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Winter CSA Newsletter Week #10, January 14 - 20, 2024 “B” week

This week when we aren't "choring" or in the kitchen, you can find us ensconced comfortably in front of our fireplace reading, playing cards, dreaming for the summer, watching a movie, or just warming our feet! I doubt it'll be much different until this cold stretch passes. Except Bill and Aidan who can't resist going for short snowmobile rides even if just to check the greenhouse. Crazy, I know. photos by Marlee

Newsletter Table of Contents:

  1. This Week’s Shares with Guides & Recipes- VEG, MES, EGG, APPLE

  2. Recipes - Turnip and Spinach Gratin, Raw Turnip Salad

  3. Field News & Photos from the Week -


VEG SHARES (see FULL and HALF list for which share has what, how much, along with info, guides, recipes)


RUSSET POTATOES (2 lb) -  Fully russeted skin with dry, white flesh perfectly suited for classic baked potatoes. from Mythic Farm Guide & Recipes

YELLOW ONION (2 lb) - Ready to be used now or later, this almost “cured” or dried onion should be stored on your counter or in your pantry out of direct sunlight. If you don’t use it in the next week, it’ll cure more and store longer. from Gwenyn Hill Farm

GOLDRUSH APPLES (1 lb) - Flesh is yellow, firm, and crisp. Described as - flavor has the honeyed sweetness of a Golden Delicious, wedded to a pleasing tartness with a touch of acidity. The tension between these flavors is just right and there are fleeting hints of pear, citrus, and spice to keep things interesting. Plus a little metallic fizz on the tip of the tongue. Tartness sweetens over time. from Blue Roof Orchard (formerly Two Onion Farm)

SPINACH (1/3 lb) - This green is very versatile (and YES! You can eat the stems, in fact they are very tasty too. ;) It can be eaten cooked or raw, requires little prep, works with sweet or savory ingredients, stands up to other hearty ingredients, and pairs well with rich, fatty foods such as cheese, butter, bacon, and cream. Raw is popular in salads with, or without, pecans, dried fruit such as cranberries, chunks of cheese, sunflower seeds, and roasted beets. Other possibilities are steaming, boiling, stir-frying, or sautéeing with butter or olive oil. Known as a longer keeper than lettuce, store in a plastic bag in the refrigerator for a week or more. Note - Cooks down in size considerably. Guide & Recipes

SALAD TURNIPS (1 lb) - These popular white golf-ball or smaller size roots are juicy, sweet and less starchy than an average turnip, best eaten raw or barely cooked but can be used in a variety of ways. Use in salads, sandwiches, stir frys, sautes, scrambled eggs or sauces. To prep: Cut off the green tops (which can be eaten as well). Wash and cut the white roots into wedges or slices. Try: Serve raw with dip in a veggie tray. Or grate and add them to a salad. Turnips are delicious when roasted with other root vegetables (like carrot, potatoes, rutabaga, garlic). Add a turnip or two to your favorite mashed potato recipe. Or add them into soups and stews. To freeze: Blanch for 3 minutes in hot boiling water. Cool in ice water for 3 minutes, drain and pack into freezer containers or freezer bags. Best used within 3-4 weeks but will keep a long time! Guide & Recipes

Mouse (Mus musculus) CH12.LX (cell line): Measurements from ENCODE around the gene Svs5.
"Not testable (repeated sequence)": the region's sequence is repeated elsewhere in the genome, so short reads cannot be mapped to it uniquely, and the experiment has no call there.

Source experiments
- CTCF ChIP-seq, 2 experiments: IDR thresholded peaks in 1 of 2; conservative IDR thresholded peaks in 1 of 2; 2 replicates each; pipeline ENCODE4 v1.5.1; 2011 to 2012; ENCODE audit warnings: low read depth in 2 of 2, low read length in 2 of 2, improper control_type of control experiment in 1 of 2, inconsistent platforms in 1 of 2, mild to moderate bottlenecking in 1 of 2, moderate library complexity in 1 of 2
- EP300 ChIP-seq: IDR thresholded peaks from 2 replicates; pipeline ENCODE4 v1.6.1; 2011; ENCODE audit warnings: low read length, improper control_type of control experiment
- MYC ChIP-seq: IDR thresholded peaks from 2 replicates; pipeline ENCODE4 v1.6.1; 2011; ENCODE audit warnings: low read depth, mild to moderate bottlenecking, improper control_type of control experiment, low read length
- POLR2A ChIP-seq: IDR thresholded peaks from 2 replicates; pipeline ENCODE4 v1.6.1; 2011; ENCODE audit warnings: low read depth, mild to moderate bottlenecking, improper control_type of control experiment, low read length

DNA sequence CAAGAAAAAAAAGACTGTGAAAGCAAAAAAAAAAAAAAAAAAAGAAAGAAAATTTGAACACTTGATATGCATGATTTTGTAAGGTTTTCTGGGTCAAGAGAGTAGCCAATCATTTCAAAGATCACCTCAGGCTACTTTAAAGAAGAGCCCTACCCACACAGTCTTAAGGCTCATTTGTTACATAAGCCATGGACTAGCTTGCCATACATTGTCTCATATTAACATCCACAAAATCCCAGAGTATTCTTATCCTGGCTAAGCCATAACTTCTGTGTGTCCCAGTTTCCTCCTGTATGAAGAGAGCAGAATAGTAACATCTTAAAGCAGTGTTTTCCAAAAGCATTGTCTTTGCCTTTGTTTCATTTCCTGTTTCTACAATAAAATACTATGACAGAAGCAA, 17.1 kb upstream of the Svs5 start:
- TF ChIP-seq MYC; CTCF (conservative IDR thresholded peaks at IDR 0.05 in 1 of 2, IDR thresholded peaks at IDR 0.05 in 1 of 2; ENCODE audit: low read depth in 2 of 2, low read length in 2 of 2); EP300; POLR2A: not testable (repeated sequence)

GARLIC (2 bulbs) - Ready to be used now or later, this is “cured”, or dried garlic, and as such should be stored on your counter out of direct sunlight.

HALF SHARE: (see Full VEG Shares above⬆ for info on each item)

Dark Red Norland POTATOES (1 lb)



SPINACH (1/4 lb)


GARLIC (2 bulbs)

OPTIONAL ITEMS:  for FULL & HALF Shares - choose 1 or both: 1 dozen eggs, Tetsukabuto Squash



B2 week so MES is at Home Deliveries

FULL: 1 ground beef, 1 breakfast sausage, 2 dozen eggs

HALF: 1 ground beef, 1 breakfast sausage, 1 dozen eggs


EGG SHARE Weekly Shares = 1 Dozen Biweekly Shares = 1 Dozen



Click the link to go to a printable pdf of the recipe.

Raw Turnip Salad (Turnip roots)

Roasted whole squashes showing separated skin and the ease of scooping out seeds before adding to a Buttery Parsnip frozen soup we got from Soups I Did it Again! (Find them in the freezer section at Woodman's)


Field News & Photos:

As the storm blew in last week, Aidan planted the last couple beds in the greenhouse with more spinach and a greens mix to come up in spring while I harvested the spinach and turnip greens in your share this week. He then used the snowmobile to transport the snowy greens back to be washed.

I've been thinking about how something as simple as a snowfall makes everything look different.

The ordinary becomes extraordinary.

I've noticed details all around me that are always there just taken for granted.

Examples are the thin batons that cover the board seams along the whole barn. The wheel and hydrant we walk by daily as we go in to fake care of the animals inside.

The cattails in the marshy area that runs along between the pasture behind the barn and Byrds Creek.

The weeds that I usually try to not see, now look graceful and elegant.

The roll of extra fence wire forgotten on a fence post provides an evocatively stark contrast against the straight nature of the trees and brush all around it.

And the delicateness of the icicles hanging off the roof, old corncrib, the dinner bell that used to hang on the farm I grew up on, and the ones but failing to form on the screen door window fascinate.

It's winter on the farm.

~ ~ ~

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